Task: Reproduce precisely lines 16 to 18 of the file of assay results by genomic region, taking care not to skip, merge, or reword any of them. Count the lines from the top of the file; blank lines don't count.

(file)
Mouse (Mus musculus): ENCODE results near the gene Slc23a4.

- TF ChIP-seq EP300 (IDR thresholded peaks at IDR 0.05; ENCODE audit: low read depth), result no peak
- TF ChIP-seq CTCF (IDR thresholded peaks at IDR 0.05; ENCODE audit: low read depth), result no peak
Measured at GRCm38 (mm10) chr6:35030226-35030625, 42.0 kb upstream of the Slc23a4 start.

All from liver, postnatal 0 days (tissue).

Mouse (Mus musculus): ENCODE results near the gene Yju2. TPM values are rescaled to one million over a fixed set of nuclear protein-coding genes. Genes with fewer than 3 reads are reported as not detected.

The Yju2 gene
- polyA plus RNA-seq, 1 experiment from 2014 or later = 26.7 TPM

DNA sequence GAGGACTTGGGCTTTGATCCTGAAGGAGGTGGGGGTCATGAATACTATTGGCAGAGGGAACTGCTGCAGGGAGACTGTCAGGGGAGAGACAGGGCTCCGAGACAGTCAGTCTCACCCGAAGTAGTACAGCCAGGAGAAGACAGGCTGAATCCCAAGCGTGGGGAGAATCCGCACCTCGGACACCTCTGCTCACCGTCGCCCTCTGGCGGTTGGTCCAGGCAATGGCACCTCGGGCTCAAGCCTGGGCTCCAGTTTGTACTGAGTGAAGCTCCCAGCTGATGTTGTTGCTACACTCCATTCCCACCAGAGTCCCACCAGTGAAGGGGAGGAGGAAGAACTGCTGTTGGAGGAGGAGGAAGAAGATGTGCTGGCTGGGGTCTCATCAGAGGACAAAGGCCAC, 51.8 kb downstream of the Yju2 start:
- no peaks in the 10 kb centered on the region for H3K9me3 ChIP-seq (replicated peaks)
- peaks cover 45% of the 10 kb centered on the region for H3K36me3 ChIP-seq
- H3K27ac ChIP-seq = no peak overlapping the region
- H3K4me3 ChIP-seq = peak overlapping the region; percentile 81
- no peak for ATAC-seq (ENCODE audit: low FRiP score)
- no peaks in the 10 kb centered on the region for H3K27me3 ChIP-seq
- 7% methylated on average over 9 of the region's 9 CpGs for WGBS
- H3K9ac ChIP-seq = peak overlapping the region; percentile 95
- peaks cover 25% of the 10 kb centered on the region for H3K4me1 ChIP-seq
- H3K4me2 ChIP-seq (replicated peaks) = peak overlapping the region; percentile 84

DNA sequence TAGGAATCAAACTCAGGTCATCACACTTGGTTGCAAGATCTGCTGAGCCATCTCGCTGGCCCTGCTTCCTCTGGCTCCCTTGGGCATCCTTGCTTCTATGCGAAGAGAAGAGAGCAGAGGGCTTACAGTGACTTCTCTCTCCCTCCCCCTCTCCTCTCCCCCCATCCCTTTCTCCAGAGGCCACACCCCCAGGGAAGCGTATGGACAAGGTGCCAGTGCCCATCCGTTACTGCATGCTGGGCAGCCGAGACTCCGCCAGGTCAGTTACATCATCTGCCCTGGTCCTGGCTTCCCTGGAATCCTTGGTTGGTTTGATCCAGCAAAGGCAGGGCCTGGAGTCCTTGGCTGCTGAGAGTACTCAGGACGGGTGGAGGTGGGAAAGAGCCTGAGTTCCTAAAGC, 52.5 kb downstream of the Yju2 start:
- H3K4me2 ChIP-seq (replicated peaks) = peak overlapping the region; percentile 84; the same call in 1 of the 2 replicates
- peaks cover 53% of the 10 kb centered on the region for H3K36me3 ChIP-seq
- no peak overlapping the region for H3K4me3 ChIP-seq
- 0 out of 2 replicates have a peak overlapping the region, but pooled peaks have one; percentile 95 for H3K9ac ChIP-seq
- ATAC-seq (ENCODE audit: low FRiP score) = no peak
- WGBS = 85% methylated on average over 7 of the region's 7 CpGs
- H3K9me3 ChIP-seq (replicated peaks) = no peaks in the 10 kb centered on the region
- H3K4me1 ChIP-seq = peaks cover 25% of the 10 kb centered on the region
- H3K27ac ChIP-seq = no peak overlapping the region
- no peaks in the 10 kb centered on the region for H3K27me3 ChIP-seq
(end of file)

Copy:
- 7% methylated on average over 9 of the region's 9 CpGs for WGBS
- H3K9ac ChIP-seq = peak overlapping the region; percentile 95
- peaks cover 25% of the 10 kb centered on the region for H3K4me1 ChIP-seq